If you were one of the millions of people who watched The Story of Stuff by Annie Leonard and you thought, “yes, we need to take action to reduce the destruction we are doing on this planet,” then one way to do that is to support the First Nations in their efforts to have their rights respected. To explain why, I am going to quote this wonderful article: Canada’s First Nations protest heralds a new alliance by Martin Lukac. The paragraph that stuck out for me is the following:
“But here’s the good news. Amidst a hugely popular national movement against tar sands tankers and pipelines that would cross aboriginal territories, Canadians are starting a different narrative: allying with First Nations that have strong legal rights, and a fierce attachment to their lands and waters, may, in fact, offer the surest chance of protecting the environment and climate. Get behind aboriginal communities that have vetoes over unwanted development, and everyone wins. First Nations aren’t about to push anyone off the land; they simply want to steward it responsibly.”
|Picture by Andrea Gustafson|
The paragraph sticks out to me for several reasons. For one, it reflects ideas I’ve thought previously that the First Nations may be the only people capable of protecting much of Canada’s environment. There are many, many environmentally damaging projects that they are fighting right now. In a minute I’ll name some of them but first I want to admit that there is something that makes me uncomfortable about quoting the above paragraph, or listing off environmental fights they’ve been fighting. I feel uncomfortable about my complicity in ignoring the poor living conditions, the high suicide rates, the health problems faced by reserves and other challenges that the peoples of the First Nations face. It seems wrong to say “look, what we can gain by helping them in their fight” when we should have been willing to fight for them anyway, long before this. We need to be willing to take action even when we do not benefit directly. We need to be willing to admit our complacency in putting up with injustice, and then get to work making the changes.
That said, the First Nations have been fighting a lot of the big environmental fights. Here are just a few of the fights native groups in Canada have been fighting:
- Beaver Lake Cree against the Tar Sands
- First Nations groups against the Northern Gateway Pipeline.
- Tsilhqot’in National Government and Xeni Gwet’in First Nation against the Prosperity Gold Mine. (They and their supporters have helped draw attention to the loophole in Schedule 2 of the Federal Fisheries Act, which allows lakes to be reclassified as toxic waste dumps.)
- Tahltan First Nation (and Forest Ethics) against gas drilling in the Sacred Headwaters, in Northern BC.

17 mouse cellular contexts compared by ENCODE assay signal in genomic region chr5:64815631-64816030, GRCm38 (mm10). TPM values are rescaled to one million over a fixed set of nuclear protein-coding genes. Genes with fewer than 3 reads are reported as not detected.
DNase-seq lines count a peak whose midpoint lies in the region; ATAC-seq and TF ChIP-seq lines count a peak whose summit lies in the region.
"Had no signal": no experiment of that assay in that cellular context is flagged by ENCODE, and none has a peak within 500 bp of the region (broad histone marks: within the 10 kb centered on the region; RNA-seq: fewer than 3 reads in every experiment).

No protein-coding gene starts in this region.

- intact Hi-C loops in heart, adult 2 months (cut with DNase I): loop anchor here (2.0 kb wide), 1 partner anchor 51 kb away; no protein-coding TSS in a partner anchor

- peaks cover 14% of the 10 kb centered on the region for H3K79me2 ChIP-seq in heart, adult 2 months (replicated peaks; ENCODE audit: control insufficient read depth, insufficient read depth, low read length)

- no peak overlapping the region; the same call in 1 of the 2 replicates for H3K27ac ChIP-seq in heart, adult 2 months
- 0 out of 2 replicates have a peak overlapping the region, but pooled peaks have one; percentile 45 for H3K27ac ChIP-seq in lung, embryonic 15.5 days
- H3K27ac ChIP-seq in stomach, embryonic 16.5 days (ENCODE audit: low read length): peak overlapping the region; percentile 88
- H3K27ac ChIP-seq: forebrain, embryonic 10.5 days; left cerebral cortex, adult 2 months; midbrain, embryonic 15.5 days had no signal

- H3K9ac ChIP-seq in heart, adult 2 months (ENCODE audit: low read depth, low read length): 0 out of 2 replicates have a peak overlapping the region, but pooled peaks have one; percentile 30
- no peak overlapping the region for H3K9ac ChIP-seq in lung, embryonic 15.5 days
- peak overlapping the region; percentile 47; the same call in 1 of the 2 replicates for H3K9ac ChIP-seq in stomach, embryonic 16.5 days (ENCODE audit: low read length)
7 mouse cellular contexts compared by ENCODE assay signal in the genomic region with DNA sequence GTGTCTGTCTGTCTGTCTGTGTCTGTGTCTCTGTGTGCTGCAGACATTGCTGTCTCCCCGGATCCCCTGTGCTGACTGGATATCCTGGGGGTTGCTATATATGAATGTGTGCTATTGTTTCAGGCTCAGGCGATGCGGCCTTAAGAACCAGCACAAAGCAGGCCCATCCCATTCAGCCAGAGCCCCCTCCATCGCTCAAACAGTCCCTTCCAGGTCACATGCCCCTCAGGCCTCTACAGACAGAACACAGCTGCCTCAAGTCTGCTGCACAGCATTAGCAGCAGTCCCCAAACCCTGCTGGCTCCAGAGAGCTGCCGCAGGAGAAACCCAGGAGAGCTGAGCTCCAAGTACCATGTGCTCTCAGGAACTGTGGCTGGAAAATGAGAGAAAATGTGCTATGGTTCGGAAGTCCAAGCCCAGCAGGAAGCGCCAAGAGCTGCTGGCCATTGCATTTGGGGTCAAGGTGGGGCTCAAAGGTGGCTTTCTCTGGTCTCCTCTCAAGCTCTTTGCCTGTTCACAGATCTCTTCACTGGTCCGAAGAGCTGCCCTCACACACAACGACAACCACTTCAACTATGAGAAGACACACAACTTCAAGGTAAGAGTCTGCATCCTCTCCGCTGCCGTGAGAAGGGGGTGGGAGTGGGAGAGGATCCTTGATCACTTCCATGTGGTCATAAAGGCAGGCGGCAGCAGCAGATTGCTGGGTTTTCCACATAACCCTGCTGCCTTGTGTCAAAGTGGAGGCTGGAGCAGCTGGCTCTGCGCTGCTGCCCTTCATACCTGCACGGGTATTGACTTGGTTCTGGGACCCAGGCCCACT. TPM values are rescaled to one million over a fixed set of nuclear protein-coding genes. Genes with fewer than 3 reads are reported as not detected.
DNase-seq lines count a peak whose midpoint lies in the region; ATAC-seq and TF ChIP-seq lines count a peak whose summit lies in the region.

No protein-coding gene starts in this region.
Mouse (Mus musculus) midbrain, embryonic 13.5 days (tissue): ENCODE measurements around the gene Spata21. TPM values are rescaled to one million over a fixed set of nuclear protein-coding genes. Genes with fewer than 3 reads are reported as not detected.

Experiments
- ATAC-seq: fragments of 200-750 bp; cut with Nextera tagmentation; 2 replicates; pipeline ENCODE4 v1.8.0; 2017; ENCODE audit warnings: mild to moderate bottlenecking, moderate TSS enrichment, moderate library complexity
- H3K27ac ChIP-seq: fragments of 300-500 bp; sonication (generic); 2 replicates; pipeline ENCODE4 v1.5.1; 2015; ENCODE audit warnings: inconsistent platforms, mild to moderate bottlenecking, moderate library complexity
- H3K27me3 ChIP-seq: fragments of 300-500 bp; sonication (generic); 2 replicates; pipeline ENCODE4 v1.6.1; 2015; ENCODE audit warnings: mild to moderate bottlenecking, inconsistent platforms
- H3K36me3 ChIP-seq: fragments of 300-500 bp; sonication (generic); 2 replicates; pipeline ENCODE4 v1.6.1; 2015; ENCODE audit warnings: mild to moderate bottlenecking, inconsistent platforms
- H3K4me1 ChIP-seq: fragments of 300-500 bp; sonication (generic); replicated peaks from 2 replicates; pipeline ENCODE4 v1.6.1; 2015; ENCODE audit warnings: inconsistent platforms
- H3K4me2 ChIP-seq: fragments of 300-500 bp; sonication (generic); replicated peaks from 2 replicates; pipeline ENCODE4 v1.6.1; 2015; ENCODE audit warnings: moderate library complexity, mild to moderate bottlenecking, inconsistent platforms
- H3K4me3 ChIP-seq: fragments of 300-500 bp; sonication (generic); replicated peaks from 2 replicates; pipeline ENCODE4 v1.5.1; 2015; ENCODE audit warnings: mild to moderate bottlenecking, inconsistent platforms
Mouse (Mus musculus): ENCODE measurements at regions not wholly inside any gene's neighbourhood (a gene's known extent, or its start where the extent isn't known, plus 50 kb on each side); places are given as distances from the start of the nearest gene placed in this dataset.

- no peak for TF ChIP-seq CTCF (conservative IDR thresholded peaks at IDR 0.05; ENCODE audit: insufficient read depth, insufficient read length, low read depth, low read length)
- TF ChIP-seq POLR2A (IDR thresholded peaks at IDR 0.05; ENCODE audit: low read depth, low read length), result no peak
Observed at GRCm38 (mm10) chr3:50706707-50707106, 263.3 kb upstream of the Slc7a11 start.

- Six First Nations groups against mining in the ring of fire, Northern Ontario.
- White River First Nations is using the court system to try to protect the caribou.
There are probably more that I don’t know about. The point is that the First Nations people have been fighting a lot of these struggles, because the land under development is theirs, and they are the ones to suffer the consequences. If we cannot find ways to do development in a sustainable way that will not chase away the animals and poison the water of the people who live near, then we do not need it. We need to put more energy into reusing and recycling the resources we have already extracted from the Earth and not digging up more. When we do extract resources, it needs to be with the full consent of those who live locally, in ways that will not disrupt their lives and affect their health.
The Canadian government has recognized that the First Nations rights pose a threat to their ability to rubber stamp environmentally damaging projects, and thus has taken to altering laws that reaffirm native rights. The Assembly of First Nations voiced their concerns about Bill C 45, the latest omnibus budget bill, back in November. They pointed out that one of the effects of the bill is:
The amendments to the Navigable Waters Protection Act will remove federal oversight from most of the lakes and rivers in Canada, including rivers that may be impacted by Enbridge’s proposed Northern Gateway pipeline. The Minister of Transport will have the authority to approve projects that may affect the navigability of the 167 listed lakes, rivers and oceans. However, the Minister will not need to take into account First Nations rights, title, perspectives or interests.
|Picture by Treana Campbell|
Other changes are said to increase the amount of control the Federal government will have over reserve lands. It includes changes “to the Indian Act that will lower the threshold of community consent in the designation and surrender process of Indian Reserve Lands.” (See here.)
All across Canada, and with support from people worldwide, protests are being held. Native people and those standing in solidarity with them are saying they will be #idlenomore. I took my children to an #IdleNoMore protest today, to stand in solidarity with the First Nations people across Canada and with Attawapiskat Chief Theresa Spence during her hunger-strike. I would encourage everyone who can to do the same. You can also write letters to the editor and to politicians.